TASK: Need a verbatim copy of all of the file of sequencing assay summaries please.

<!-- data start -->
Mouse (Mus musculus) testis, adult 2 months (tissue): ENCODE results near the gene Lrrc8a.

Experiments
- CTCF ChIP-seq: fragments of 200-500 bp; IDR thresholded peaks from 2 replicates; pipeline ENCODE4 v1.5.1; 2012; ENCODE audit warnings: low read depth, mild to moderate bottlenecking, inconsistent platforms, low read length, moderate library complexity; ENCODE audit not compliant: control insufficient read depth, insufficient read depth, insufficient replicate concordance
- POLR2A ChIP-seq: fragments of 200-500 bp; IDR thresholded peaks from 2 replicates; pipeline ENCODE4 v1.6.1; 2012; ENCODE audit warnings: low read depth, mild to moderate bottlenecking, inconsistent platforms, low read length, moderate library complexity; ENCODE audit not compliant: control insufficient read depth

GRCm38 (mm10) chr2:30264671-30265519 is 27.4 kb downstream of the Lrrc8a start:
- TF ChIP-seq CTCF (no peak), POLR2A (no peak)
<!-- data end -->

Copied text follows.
Mouse (Mus musculus) testis, adult 2 months (tissue): ENCODE results near the gene Lrrc8a.

Experiments
- CTCF ChIP-seq: fragments of 200-500 bp; IDR thresholded peaks from 2 replicates; pipeline ENCODE4 v1.5.1; 2012; ENCODE audit warnings: low read depth, mild to moderate bottlenecking, inconsistent platforms, low read length, moderate library complexity; ENCODE audit not compliant: control insufficient read depth, insufficient read depth, insufficient replicate concordance
- POLR2A ChIP-seq: fragments of 200-500 bp; IDR thresholded peaks from 2 replicates; pipeline ENCODE4 v1.6.1; 2012; ENCODE audit warnings: low read depth, mild to moderate bottlenecking, inconsistent platforms, low read length, moderate library complexity; ENCODE audit not compliant: control insufficient read depth

GRCm38 (mm10) chr2:30264671-30265519 is 27.4 kb downstream of the Lrrc8a start:
- TF ChIP-seq CTCF (no peak), POLR2A (no peak)